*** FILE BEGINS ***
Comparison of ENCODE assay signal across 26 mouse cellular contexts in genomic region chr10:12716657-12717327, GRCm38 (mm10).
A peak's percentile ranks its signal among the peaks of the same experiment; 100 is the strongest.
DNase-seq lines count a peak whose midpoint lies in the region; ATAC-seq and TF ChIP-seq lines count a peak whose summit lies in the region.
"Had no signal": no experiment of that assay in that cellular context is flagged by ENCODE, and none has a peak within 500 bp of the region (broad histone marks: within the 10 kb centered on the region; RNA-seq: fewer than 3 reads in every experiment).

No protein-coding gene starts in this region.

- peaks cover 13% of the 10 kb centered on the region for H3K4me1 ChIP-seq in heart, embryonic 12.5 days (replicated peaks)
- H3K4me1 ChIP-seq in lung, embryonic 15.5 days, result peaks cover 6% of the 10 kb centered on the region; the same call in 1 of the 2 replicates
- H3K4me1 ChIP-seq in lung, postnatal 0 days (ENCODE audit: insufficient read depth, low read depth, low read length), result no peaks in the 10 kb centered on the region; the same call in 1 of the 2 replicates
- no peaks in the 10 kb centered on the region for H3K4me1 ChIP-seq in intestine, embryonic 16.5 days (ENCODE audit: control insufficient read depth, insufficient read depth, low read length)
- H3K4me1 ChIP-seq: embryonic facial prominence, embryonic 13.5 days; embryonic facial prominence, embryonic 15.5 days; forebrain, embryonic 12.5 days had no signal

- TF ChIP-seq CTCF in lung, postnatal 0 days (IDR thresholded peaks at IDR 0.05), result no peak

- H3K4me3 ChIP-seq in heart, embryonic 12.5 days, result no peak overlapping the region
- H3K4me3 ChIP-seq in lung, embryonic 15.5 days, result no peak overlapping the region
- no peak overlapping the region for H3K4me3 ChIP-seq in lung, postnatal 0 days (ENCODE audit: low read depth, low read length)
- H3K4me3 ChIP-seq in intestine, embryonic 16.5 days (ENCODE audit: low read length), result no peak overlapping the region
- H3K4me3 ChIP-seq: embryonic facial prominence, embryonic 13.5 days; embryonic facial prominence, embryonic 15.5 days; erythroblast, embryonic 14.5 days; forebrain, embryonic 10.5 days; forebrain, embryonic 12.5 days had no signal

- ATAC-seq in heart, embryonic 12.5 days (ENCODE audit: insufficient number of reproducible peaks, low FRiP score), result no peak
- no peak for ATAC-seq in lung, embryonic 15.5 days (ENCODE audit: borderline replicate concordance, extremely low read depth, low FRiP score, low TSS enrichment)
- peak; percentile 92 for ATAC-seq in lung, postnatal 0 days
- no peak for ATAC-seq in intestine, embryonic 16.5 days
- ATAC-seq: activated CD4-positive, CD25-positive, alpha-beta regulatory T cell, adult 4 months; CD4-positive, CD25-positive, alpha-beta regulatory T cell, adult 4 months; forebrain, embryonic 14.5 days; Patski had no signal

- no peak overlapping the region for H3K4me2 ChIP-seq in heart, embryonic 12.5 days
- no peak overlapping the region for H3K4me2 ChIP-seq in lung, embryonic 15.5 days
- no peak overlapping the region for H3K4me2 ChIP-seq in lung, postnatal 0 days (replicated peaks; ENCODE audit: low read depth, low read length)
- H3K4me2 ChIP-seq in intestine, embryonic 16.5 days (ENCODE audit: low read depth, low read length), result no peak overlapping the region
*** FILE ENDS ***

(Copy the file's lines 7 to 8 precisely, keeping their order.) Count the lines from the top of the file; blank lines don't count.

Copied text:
- H3K4me1 ChIP-seq in lung, embryonic 15.5 days, result peaks cover 6% of the 10 kb centered on the region; the same call in 1 of the 2 replicates
- H3K4me1 ChIP-seq in lung, postnatal 0 days (ENCODE audit: insufficient read depth, low read depth, low read length), result no peaks in the 10 kb centered on the region; the same call in 1 of the 2 replicates